Frederick Penney:  What has been your profession over the years?
Ms. Virjoghe:  I worked mostly in Europe in television industry and in the United States with high fashion brands such as Saks Fifth Avenue, Dolce and Gabbana, and others in New York City.  Presently I have my own company which is a branding strategy agency working with strategic partnerships.
Frederick Penney:  Having worked with several high-profile brands in New York, were you able to observe other people and how they were adapting to the urban life?
Ms. Virjoghe:  When people come to New York they notice such a big culture shift.  It evolves with every major event that happens in the city.  There is constant stress and a fast-paced life.  When tragic events occur in the city people become worried and more stressed.  People in the big cities, I have seen, worry quite a bit if something tragic happens.  I saw the 2008 financial collapse and New Yorkers had a great fear of losing money that caused more stress.  It seems like everything is on a much faster pace than the rest of the world.  Another example is the pandemic where New Yorkers worried about two things, possibly losing their lives and their livelihood.  Given that, I find that New Yorkers work hard to persevere and try to come back from any disaster.  I believe this does cause extra stress and sometimes affects people in a negative way.  It is very expensive to live in New York City so the stress factors of having to make money is probably higher than in a rural area.   If you do not grow and adapt in the city you figuratively die or fail, there is nothing in between.  This can cause a lot of stress.
Frederick Penney:   Give me a quick list of the positive things about living in an urban area.
Ms. Virjoghe:  I love the cultural diversity of people, the ambition of people that drives you more.  I can feed off others energy of entrepreneurship.   The restaurants and business are unlike any other place, people come to New York for hospitality and entertainment—this is a huge draw.  New York City is impactful, and it is the world in one city.   You can be in Romania, China, Italy, or any other country by just traveling down the street in New York.  The culture is so diverse.  People in the city are highly competitive which always forces you to become better and better.  You can get better in the big city because someone is always trying to take over.  Competitiveness is a healthy addiction that people in New York have, and I see that as a positive.  Things are coming back alive in New York and the urban lifestyle is alive and starting to thrive again.  People are in the streets and the city is alive.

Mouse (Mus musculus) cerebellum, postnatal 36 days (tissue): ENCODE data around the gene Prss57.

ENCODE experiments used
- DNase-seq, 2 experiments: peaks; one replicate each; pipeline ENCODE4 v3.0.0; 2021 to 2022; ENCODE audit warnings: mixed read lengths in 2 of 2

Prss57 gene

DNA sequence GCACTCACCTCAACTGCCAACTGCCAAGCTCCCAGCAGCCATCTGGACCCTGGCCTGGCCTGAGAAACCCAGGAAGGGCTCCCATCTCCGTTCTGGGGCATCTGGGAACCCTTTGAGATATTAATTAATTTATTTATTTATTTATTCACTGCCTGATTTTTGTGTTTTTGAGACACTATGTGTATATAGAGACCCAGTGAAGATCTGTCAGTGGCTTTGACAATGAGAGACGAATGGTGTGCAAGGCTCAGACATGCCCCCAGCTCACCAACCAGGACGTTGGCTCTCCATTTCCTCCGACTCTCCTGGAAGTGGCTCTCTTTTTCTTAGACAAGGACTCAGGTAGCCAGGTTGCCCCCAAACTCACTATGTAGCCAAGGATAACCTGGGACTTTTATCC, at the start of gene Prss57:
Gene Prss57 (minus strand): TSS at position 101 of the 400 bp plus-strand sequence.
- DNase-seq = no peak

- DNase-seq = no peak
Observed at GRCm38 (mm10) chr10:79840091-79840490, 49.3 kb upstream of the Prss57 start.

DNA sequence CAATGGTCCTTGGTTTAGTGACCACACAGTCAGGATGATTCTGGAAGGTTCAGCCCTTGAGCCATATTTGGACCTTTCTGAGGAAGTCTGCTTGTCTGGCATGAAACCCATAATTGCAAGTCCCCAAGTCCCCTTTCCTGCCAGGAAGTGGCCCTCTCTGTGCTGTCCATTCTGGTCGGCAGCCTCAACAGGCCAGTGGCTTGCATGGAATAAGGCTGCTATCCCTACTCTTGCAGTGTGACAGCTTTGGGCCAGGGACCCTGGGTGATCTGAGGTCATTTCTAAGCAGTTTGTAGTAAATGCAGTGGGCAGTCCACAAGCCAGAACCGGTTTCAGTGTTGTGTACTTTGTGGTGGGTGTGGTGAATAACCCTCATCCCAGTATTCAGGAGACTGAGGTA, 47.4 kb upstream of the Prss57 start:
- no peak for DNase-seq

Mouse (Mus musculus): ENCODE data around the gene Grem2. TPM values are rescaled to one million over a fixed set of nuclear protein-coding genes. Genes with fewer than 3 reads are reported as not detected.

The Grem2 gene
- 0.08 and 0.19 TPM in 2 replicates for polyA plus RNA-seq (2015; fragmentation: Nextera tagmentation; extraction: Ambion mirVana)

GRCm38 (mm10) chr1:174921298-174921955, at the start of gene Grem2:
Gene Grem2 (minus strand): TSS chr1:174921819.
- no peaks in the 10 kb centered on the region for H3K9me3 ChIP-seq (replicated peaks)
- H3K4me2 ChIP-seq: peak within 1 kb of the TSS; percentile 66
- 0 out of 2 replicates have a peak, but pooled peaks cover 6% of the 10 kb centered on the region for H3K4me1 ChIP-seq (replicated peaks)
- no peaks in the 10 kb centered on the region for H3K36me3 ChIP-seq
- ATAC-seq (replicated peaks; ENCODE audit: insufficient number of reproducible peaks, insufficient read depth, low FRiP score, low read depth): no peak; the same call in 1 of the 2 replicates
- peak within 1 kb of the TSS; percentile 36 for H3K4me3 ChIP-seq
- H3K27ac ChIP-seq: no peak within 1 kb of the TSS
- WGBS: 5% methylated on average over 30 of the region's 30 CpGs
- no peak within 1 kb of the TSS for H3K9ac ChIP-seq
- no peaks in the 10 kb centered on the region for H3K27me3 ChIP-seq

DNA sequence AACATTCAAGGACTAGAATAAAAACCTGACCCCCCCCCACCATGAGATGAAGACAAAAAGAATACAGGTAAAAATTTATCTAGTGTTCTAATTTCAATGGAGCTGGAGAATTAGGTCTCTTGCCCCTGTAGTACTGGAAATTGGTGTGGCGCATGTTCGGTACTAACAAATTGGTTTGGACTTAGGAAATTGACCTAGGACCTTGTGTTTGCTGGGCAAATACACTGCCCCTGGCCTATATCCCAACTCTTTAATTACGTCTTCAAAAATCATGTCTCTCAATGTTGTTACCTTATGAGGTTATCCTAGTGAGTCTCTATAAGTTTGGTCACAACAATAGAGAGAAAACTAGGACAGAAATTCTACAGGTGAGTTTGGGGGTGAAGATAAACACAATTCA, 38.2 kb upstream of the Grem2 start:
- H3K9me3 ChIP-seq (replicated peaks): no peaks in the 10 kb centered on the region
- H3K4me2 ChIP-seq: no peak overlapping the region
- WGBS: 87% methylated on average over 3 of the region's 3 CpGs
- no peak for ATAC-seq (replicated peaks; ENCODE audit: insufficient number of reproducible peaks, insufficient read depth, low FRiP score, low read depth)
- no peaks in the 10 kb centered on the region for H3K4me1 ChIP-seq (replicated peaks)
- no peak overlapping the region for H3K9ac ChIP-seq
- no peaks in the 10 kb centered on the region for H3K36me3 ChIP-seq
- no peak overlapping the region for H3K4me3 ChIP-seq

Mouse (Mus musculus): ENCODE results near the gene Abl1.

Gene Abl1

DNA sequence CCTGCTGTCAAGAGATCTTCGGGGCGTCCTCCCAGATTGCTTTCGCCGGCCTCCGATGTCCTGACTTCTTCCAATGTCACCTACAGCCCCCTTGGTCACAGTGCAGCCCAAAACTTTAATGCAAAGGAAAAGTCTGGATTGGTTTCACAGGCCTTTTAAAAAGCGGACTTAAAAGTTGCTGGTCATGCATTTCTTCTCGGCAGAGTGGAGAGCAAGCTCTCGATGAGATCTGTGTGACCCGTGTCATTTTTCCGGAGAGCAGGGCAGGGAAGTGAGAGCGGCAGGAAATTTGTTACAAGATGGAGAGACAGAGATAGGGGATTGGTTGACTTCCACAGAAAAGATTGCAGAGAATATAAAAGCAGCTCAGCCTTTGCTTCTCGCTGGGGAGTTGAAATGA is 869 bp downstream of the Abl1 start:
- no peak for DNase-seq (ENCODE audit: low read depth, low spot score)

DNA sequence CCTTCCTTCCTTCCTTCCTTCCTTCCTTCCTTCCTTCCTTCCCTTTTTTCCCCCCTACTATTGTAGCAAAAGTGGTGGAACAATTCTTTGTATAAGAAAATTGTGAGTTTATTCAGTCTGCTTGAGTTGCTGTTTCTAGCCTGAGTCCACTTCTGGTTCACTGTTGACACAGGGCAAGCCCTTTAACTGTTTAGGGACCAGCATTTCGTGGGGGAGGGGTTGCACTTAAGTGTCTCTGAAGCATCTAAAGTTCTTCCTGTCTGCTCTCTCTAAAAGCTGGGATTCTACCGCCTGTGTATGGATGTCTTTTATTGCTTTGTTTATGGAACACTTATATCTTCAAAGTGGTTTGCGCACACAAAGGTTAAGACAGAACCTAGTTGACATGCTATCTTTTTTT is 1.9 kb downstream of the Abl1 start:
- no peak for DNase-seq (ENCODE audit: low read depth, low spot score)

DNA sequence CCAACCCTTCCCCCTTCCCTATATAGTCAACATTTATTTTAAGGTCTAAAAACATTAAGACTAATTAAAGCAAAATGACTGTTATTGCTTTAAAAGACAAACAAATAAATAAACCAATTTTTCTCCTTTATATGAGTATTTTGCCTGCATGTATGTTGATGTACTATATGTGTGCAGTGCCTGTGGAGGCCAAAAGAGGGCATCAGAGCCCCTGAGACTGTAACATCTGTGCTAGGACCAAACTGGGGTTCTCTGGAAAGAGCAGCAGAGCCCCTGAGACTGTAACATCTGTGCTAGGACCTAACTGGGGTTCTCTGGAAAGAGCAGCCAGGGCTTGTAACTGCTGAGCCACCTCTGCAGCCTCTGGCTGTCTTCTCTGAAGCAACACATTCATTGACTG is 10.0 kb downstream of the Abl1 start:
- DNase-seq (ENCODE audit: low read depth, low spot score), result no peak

Frederick Penney:  I am trying to only focus on the positive things about living in the more urban areas, but if you were to name one thing that has been a negative thing about living in a more urban area what would it be and why?
Ms. Virjoghe:  From a prospective of cleanliness, it is the trash and there is a lot of trash people put on the street and in some residential area and it takes a while for the city to pick it up.  I feel that a negative of living in a big city is the unfairness of things such as obtaining a job or working someplace that you cannot move up without knowing someone.  It seems at times people move up the ladder by who they know and not what they can do.   
Frederick Penney:  How did you feel mentally while you were in the rural area?
Ms. Virjoghe:  I think that I am close to a rural area right in New York because I live close to Central Park.  Without Central Park I believe I would need to go out to the rural areas to get my breath and be able to see nature and breathe.  Central Park is beautiful and having the big trees so close and the ability to look out my window and see its beauty, my soul is set at ease.  I do believe that we need nature to help us relax, enjoy, and reset.
Frederick Penney:  Do you feel having lived in an urban area most of your life it has caused you to be more anxious in a rural setting?
Ms. Virjoghe: No, remember I am a city girl with the farm in my blood.
Frederick Penney:  Do you believe you will live the rest of your life in an urban community?
Ms. Virjoghe:  If I could paint the perfect scenario, I would have a home in France, New York, Los Angeles and maybe Texas.  I want to be able to move freely between the cities of Europe and the United States.  New York will always be part of my life I love, adore, and sometimes hate the big city.  But for some reason I will always love New York. 


To me, life is what you make of it.  If you complain about your circumstance, make it better. If you hate the city, then move.  If you are bored in the country, then move to the city where the pace and nightlife is much faster.  I truly believe that your mental state is the most important thing, and one needs to determine what makes them happy and many times that means one needs to choose a more urban or more rural lifestyle.  For me, well I can have both.

Cision View original content to download multimedia:

SOURCE Penney and Associates

City Or Country Living WeeklyReviewer

PR Newswire Political/Government News

World Reviewer Staff
World Reviewer Staff
The first logical thought has to be "no way". I'm the World Observer! Ill find and share important news all day.

Latest articles

Earnings Disclosure

WeeklyReviewer earns primarily through affiliates and ads. We don’t encourage anyone to click on ads for any other purpose but your own. We recommend products and services often for our readers, and through many we will earn commissions through affiliate programs.

Related articles